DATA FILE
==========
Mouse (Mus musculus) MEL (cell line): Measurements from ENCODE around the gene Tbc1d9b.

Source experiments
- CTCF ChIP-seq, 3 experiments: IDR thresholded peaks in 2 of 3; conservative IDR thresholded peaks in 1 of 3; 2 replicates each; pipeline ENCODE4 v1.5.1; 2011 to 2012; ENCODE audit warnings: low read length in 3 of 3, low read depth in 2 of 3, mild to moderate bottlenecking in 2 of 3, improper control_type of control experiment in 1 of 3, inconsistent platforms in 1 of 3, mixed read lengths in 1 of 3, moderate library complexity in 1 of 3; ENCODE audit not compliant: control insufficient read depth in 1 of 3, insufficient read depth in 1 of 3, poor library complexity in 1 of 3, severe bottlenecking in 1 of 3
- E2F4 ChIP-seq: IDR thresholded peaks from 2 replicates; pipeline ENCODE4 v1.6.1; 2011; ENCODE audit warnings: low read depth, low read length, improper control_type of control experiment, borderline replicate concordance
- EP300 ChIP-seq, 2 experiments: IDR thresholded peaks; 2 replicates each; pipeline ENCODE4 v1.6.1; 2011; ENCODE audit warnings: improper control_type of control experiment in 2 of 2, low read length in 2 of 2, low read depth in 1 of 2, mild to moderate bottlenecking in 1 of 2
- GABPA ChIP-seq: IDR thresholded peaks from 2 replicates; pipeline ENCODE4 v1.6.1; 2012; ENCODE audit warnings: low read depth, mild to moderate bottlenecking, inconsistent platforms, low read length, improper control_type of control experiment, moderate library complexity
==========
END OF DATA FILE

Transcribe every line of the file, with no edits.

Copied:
Mouse (Mus musculus) MEL (cell line): Measurements from ENCODE around the gene Tbc1d9b.

Source experiments
- CTCF ChIP-seq, 3 experiments: IDR thresholded peaks in 2 of 3; conservative IDR thresholded peaks in 1 of 3; 2 replicates each; pipeline ENCODE4 v1.5.1; 2011 to 2012; ENCODE audit warnings: low read length in 3 of 3, low read depth in 2 of 3, mild to moderate bottlenecking in 2 of 3, improper control_type of control experiment in 1 of 3, inconsistent platforms in 1 of 3, mixed read lengths in 1 of 3, moderate library complexity in 1 of 3; ENCODE audit not compliant: control insufficient read depth in 1 of 3, insufficient read depth in 1 of 3, poor library complexity in 1 of 3, severe bottlenecking in 1 of 3
- E2F4 ChIP-seq: IDR thresholded peaks from 2 replicates; pipeline ENCODE4 v1.6.1; 2011; ENCODE audit warnings: low read depth, low read length, improper control_type of control experiment, borderline replicate concordance
- EP300 ChIP-seq, 2 experiments: IDR thresholded peaks; 2 replicates each; pipeline ENCODE4 v1.6.1; 2011; ENCODE audit warnings: improper control_type of control experiment in 2 of 2, low read length in 2 of 2, low read depth in 1 of 2, mild to moderate bottlenecking in 1 of 2
- GABPA ChIP-seq: IDR thresholded peaks from 2 replicates; pipeline ENCODE4 v1.6.1; 2012; ENCODE audit warnings: low read depth, mild to moderate bottlenecking, inconsistent platforms, low read length, improper control_type of control experiment, moderate library complexity